Sip like a Some
I’ve always dreamed of tasting a glass of wine and waxing poetic on its notes while quoting some abstruse poetry. I’ve seen too many movies and truly, no , I don’t want to be that annoying person who denigratingly shows off the distinction between tobacco, oak and chocolate in a Barolo. I just want to enjoy a great wine and remember it. Enter Filippo Bartolotta, Florence’s very own Wine Palate trainer.
Filippo has spent years walking vineyards and tasting flavours to identify the building blocks of vintages. He even wrote a bookDi Che Vino Sei (What Kind of Wine Are You), that breaks down eight personality archetypes to get in grove with their palates. The Florence-based Wine & Spirits Education Trust (WSET)-certified sommelier knows what he is talking about. Filippo has curated wine experiences around the world, for the likes of Alice Waters, Massimo Bottura and Barack Obama.
Tricks of Palate Training
A wine palate refers to the set of tastes and sensations that a person experiences when they drink wine. It includes the ability to detect and identify different flavors, aromas, and textures in wine. Overall, having a good wine palate can greatly enhance your wine experience and appreciation.
Wine training is exactly what you’re likely thinking: Hours and lots of bottles dedicated to tasting wines. Part emotional and part physical, wine training is about pace, consistency, dedication and exposure. And it’s not just for the academics, collectors or would-be sommeliers, it’s for anyone who enjoys a great pour.
“The truth of a bottle of wine is when you are sitting down and sipping glass after glass, just seeing what happens,” says Bartolotta. Instead of having an experience bound by rigid rules, the only requirement he has for participants is a healthy desire to drink wine. Here are three of his surefire tips.
The palate is a complex experiential combination of the four of the five senses: sight, smell, taste and feel. To those, Bartolotta adds another a fifth dimension, experience. It starts out simply, as participants open a bottle of wine to see how and why they like it.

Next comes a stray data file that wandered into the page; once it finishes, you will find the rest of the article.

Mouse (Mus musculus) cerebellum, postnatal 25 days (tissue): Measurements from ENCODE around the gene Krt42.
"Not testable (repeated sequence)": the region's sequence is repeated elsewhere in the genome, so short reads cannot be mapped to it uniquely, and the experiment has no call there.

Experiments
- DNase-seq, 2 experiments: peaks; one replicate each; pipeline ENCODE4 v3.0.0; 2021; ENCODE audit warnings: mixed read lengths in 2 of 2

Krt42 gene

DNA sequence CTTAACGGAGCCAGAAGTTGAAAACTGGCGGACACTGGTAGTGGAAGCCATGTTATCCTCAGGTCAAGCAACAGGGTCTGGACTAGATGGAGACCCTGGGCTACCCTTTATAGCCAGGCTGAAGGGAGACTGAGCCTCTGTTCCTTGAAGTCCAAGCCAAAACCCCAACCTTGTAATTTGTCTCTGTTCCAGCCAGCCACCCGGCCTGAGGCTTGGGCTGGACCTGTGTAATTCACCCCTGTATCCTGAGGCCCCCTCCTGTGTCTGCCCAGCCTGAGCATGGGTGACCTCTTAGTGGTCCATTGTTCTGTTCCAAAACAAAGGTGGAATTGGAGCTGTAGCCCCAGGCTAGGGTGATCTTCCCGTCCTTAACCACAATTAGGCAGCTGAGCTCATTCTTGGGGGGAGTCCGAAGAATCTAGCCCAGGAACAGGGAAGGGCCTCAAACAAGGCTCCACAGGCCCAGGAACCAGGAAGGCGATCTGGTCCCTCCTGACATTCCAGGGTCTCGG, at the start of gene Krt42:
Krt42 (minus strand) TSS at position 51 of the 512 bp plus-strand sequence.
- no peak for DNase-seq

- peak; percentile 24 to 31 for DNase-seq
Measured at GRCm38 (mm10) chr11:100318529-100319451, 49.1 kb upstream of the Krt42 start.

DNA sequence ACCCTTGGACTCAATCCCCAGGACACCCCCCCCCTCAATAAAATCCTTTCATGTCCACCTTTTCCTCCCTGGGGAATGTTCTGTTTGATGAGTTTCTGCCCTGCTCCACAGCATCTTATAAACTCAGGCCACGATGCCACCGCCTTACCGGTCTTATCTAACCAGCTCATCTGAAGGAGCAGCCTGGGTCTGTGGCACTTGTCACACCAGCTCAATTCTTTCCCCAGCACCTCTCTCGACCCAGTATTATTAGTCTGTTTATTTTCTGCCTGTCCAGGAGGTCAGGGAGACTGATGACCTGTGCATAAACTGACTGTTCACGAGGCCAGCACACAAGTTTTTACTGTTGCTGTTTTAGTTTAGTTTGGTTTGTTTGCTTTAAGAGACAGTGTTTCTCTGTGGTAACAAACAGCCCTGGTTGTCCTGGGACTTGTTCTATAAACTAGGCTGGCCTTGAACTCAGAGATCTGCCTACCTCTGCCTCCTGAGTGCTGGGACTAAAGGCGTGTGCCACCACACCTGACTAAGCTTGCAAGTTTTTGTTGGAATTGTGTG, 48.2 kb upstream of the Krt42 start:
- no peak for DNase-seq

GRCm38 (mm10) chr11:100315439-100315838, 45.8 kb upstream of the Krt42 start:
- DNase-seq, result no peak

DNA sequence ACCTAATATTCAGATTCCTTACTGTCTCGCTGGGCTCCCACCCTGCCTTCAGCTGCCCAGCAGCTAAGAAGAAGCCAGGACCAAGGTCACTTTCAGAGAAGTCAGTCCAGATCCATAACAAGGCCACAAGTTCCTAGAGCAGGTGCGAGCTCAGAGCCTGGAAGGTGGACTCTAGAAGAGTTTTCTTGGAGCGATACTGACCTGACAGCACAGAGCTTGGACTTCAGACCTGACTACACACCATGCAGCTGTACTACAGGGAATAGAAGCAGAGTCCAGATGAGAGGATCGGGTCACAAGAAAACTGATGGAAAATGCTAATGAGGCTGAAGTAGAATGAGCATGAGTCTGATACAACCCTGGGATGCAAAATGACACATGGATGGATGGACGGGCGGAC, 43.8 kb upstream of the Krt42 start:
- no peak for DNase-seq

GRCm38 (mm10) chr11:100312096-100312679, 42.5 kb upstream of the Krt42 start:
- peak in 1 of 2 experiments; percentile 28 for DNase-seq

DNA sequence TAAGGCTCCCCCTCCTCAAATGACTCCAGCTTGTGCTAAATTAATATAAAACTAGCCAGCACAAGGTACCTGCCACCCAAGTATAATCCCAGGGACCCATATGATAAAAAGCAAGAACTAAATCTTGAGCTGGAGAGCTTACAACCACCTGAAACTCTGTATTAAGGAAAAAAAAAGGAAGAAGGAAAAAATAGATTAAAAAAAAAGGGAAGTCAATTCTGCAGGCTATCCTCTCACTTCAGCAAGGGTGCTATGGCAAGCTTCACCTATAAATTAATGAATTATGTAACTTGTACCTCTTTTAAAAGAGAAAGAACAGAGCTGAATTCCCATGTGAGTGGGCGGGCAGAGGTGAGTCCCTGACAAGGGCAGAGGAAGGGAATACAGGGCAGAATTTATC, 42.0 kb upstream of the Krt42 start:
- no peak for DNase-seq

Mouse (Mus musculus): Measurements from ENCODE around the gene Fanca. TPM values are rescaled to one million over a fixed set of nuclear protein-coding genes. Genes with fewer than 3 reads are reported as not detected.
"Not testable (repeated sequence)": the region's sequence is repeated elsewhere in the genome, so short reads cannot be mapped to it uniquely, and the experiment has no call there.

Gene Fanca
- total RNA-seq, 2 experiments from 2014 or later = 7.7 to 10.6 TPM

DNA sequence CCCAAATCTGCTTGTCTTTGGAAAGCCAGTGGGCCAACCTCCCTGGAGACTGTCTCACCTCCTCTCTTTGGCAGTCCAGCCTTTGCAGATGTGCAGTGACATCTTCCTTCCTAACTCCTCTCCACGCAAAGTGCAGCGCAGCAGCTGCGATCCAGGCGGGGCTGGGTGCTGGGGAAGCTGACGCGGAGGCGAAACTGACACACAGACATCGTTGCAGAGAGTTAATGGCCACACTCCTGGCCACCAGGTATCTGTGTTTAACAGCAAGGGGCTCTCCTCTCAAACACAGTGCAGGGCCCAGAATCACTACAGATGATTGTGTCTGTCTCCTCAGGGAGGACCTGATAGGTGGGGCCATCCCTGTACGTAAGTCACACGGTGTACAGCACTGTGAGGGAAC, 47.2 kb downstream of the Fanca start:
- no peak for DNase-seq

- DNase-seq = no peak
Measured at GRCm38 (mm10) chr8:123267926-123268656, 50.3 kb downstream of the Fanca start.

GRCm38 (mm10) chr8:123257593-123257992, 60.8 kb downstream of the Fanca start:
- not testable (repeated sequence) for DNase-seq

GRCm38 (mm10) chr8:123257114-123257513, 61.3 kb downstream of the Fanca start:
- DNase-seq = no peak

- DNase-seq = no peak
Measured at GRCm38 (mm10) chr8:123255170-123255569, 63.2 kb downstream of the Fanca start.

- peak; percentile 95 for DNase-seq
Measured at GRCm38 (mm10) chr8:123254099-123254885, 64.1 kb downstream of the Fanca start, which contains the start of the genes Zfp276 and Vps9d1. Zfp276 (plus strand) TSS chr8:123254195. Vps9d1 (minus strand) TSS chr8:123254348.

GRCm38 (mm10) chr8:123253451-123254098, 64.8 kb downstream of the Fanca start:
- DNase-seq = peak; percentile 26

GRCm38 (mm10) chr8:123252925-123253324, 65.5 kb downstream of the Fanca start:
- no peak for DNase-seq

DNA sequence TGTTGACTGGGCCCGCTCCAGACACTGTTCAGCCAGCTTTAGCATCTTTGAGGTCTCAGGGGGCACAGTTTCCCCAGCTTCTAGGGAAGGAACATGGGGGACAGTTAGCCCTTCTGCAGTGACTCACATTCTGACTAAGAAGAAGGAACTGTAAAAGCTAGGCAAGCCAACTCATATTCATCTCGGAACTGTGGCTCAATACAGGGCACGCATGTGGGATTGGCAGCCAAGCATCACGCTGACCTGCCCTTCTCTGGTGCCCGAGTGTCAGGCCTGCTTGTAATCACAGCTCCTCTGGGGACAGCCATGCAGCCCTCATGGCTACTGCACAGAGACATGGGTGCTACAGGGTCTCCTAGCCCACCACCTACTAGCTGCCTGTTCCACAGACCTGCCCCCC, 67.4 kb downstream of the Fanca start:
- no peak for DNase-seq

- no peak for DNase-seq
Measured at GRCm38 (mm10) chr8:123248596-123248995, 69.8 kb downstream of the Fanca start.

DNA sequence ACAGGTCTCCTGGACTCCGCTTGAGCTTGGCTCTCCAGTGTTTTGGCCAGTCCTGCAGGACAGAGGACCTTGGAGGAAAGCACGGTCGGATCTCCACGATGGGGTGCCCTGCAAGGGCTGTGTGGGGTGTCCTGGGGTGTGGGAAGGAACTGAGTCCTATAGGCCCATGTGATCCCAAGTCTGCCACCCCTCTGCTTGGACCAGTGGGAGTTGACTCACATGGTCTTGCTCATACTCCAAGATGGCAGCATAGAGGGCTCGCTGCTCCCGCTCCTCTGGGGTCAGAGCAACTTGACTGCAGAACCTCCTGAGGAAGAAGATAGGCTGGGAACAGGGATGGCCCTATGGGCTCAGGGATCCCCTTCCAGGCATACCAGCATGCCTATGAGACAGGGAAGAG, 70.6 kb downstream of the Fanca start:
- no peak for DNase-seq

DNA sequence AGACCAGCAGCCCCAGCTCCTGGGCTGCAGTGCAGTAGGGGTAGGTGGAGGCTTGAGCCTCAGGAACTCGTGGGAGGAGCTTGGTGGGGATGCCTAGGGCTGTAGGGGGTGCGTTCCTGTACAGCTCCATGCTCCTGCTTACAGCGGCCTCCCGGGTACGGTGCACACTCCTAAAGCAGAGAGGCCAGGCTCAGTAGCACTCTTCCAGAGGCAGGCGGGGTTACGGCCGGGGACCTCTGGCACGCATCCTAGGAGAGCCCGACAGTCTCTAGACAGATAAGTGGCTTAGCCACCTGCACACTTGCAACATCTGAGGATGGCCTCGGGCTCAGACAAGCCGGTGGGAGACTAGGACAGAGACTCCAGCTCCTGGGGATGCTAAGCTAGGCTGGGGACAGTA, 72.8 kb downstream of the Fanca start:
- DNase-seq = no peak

Memorization is the least important aspect. More important is tasting and more tasting to train the palate to recognize flavors, which breeds confidence and natural instincts.
“I don’t like [to guess wines], you miss the whole the concept,” he says. “Instead, it’s all about developing the gut feeling, because your first impression is the most accurate one.”
To understand and identify the nuances of wines, vintages and producers requires daily dedication. Bartolotta has spent thousands of hours in morning-long tasting sessions to solidify his gut feelings. But anyone can train these skills, whether with sommeliers or on their own.
Not many people have the time to taste every single day, of course. Bartolotta suggests that wine lovers dedicate a few hours weekly or monthly to hang out with good friends and great bottles.
Pick a few bottles from the same region, producer or grape variety, sample them and talk about it. Bartolotta suggests doing it again and again until it becomes part of your life. He says that after consistent wine enjoyment with no pressure, the palate becomes more sophisticated. Flavors become familiar, and instinct develops into intuition.
Eventually, tasting becomes a mindfulness practice, says Bartolotta. By the third or fourth glass, it becomes, as Bartolotta says, “a Matrix moment and you’re Neo, synergistically knowing what you are tasting.” The key is to continue to taste and drink, and to hang out with friends is a great reason to expand the selection of wines and experiences.
Compare and contrast
Pop open two semi-related bottles at the same time, say a bottle of Champagne and a bottle of Prosecco. Compare and contrast simultaneously to help you discover subtleties to what you like and don’t like. Otherwise, if you have a good bottle tonight and another next week, it’s difficult it to say which style you really prefer.
Also, get vertical. Much like tasting different styles from the same producer, vertical tastings are when you taste the same style from different years. Tasting the same label, but from three or more different vintages can help understand how the weather and other variables can affect the wine. And given the region, you can also ascertain whether you like hotter vintages versus cooler ones.
Experienced or entry-level, wine training is less about becoming an expert at blindly identifying wines, and more about self-understanding and preferences. As Bartolotta believes, wine was not invented simply to be tasted, it was meant to be enjoyed.
Developing a refined wine palate takes time and practice, as well as a willingness to try new wines and explore different grape varieties, regions, and winemaking styles. Some tips for developing your wine palate include paying attention to the different elements in a wine, such as acidity, tannins, and sweetness, and trying to identify specific flavors and aromas. Additionally, it can be helpful to keep a wine journal to keep track of the wines you’ve tried, and what you liked and didn’t like about them.